Here is another one of my favorite business cards, with a contemporary update. The first card I received from Bennett Peji at the HOW Design Conference in 1999. The studio tours that year raided his home. (There was a bit of a misunderstanding.) Imagine 30-40 designers showing up at your front door asking for a tour of your “studio” and the location is your home. Bennett was extremely gracious and calm under the pressure. He really sold me on the idea of being an AIGA member by his example that day.
This card is printed one side, 1C Metallic Silver on FOX River Confetti Midnight something or other (not sure if they still produce it). The special die-cut is memorable and quite a conversation starter.
Peji gave me another business card 10 years later at the AIGA leadership retreat in Portland, OR. This is a great example of keeping true to the original design while adding some new important information.
This card is printed two sided, 1 C Black, letterpress, on Neenah Eames – Weave, Tivoli Green 80lb. cover and finally, manually duplexed. I am super stoked I was able to sleuth this one out! Bennett tell me if I am wrong.
I “found” this card (probably in 1987) rooting through the “Leave Your Business Card Here for a Free Lunch” bowl. Man, this is a weird and very cool card. After all of these years, I still don’t know exactly what to make of it. Is it a calling card? Is Barbie a lady of the evening? I never had the guts to call the phone number and I have never run across one similar.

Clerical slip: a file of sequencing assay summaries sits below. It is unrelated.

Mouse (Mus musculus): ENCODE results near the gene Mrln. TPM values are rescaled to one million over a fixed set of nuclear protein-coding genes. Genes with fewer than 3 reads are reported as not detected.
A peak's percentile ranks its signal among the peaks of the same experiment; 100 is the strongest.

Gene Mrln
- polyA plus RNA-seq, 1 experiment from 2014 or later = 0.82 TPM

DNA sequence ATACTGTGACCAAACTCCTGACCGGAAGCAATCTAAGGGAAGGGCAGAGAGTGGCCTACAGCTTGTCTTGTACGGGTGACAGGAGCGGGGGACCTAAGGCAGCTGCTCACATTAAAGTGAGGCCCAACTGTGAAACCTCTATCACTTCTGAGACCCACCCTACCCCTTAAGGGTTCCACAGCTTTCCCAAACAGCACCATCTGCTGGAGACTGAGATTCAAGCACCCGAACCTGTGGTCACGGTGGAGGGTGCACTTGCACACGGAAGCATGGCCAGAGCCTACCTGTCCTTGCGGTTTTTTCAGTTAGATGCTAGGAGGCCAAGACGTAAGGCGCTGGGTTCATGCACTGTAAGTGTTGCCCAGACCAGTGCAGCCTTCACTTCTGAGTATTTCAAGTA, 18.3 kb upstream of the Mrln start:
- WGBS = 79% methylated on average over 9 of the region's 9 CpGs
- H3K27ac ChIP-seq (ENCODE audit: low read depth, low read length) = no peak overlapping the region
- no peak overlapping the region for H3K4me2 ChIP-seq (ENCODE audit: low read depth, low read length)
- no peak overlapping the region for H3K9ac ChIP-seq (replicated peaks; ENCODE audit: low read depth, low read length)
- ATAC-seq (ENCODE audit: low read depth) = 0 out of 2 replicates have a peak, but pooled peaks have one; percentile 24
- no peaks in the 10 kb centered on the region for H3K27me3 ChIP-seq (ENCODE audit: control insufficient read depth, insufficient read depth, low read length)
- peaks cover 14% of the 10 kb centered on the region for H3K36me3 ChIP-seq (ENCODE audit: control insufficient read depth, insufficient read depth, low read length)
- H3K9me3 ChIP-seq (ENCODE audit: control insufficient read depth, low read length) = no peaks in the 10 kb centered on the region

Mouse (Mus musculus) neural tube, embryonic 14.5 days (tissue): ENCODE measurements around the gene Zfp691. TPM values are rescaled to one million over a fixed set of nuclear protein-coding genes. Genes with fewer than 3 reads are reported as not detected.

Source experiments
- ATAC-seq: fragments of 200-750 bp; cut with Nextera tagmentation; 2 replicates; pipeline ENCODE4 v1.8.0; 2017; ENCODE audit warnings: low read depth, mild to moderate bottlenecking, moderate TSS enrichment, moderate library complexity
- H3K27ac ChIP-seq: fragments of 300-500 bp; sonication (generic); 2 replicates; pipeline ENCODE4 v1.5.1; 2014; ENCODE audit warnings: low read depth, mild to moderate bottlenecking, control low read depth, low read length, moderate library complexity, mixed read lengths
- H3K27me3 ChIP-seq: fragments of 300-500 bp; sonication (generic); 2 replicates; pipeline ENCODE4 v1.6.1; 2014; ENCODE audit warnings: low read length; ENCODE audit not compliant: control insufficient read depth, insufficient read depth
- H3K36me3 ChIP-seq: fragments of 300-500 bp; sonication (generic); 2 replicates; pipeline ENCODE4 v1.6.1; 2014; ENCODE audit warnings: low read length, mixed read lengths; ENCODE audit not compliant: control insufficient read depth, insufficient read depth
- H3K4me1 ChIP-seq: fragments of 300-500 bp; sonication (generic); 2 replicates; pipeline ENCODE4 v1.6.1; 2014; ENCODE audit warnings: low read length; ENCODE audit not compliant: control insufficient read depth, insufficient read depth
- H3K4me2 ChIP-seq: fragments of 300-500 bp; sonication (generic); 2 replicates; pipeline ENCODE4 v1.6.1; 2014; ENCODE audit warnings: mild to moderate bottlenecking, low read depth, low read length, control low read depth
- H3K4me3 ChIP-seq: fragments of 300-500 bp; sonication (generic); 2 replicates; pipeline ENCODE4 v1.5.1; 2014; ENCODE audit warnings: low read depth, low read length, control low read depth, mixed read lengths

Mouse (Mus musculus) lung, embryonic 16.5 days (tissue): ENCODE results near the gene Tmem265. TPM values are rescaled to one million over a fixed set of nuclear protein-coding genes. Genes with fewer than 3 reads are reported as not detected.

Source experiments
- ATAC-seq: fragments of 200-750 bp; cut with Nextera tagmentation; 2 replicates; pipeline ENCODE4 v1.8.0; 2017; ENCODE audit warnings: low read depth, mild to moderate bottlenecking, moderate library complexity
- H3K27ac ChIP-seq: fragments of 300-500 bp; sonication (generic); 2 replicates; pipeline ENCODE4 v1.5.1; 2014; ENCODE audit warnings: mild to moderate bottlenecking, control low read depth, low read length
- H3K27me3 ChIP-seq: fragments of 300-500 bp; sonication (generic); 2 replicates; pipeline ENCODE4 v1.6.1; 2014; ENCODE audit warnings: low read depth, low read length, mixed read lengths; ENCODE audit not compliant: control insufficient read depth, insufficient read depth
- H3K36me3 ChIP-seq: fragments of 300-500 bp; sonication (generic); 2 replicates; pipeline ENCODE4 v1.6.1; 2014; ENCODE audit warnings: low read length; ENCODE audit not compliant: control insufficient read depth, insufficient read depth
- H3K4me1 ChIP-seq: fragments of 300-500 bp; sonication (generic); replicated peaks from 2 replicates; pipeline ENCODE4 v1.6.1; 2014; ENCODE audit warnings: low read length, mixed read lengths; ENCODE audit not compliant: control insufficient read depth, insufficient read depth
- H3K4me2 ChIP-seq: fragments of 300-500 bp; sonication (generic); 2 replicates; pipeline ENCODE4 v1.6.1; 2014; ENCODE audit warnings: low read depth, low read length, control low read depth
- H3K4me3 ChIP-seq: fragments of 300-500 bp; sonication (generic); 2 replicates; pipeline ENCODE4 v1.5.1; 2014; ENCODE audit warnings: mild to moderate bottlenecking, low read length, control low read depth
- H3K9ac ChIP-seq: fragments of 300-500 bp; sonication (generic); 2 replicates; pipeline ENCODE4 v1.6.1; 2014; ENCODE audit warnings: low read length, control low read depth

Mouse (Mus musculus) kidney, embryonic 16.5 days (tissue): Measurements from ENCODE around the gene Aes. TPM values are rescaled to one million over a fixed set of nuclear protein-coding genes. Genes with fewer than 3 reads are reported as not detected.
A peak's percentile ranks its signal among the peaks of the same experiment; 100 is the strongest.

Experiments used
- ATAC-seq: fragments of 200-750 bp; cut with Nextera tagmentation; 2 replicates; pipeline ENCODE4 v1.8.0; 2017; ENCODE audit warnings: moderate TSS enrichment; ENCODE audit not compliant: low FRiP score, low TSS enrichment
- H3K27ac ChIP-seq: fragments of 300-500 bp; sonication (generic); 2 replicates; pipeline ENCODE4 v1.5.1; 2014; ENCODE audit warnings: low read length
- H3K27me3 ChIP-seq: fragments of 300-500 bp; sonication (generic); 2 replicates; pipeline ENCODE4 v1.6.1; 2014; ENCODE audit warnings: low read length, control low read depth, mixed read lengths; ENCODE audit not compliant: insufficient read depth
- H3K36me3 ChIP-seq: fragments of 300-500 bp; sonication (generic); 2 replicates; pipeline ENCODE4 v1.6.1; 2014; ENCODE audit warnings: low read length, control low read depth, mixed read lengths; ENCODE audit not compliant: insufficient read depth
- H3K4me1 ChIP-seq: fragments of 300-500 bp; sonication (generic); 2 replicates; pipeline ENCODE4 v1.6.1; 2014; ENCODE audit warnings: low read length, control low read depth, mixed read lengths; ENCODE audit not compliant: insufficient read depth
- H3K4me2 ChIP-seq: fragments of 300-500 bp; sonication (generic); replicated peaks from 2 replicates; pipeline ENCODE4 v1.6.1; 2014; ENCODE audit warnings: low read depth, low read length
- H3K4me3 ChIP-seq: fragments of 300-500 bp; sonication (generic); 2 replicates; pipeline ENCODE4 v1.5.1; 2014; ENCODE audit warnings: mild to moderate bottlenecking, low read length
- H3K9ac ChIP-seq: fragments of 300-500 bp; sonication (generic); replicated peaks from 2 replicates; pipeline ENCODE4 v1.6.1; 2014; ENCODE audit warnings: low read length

It was a very expensive card to produce, at least for an individual. It’s printed on a very fine, soft, heavy cotton sheet with a gold, foil stamped muli-level sculpted die. Barbie is printed offset in a solid red ink (PMS 485?) and the phone number is blue BIC pen.
NOTE: If you left your business card in the Free Lunch bowl in the mid 1980’s at Bailey’s Cafe in Reno, NV and it was pretty cool or interesting, the chances are pretty slim that you won. It is probably in my collection. If it shows up here on our Blog let me know and I will buy you lunch. But Barbie, please, let’s leave it a mystery.
Quite while ago I attended the ADAC conference in Sacramento (maybe 1995?) and the Keynote speaker was Lou Dorfman. I have his business card here as proof. Proof that the I am a total design nerd and nothing will stop me from asking a design legend for their business card.
This is the beginning of a series of posts sharing some of my favorites from my business card collection.
Story goes—We were standing in the Men’s room in front of the urinals and he said to me “Quite a trip taking a leak right next to Lou Dorfsman?”, I guess the my fandom was showing. After washing our hands I asked him for his business card. He seemed quite impressed that I did (I guess not a lot of us business card collectors out there?) he even offered to take me to lunch.
I’ll never forget that it was his 75th birthday and he choose to spend it at a Design Conference 3000 miles from home and spent a little bit of time with me. I suspect he had a bit of design nerd in him too.
Lou’s card is printed one side, 1 color engraving on a light cover weight cotton sheet. It was considered inelegant back in the day to have a thick card. He said that his partner Harry Zelenko did the hand-lettering. Holy crap! look at it here enlarged: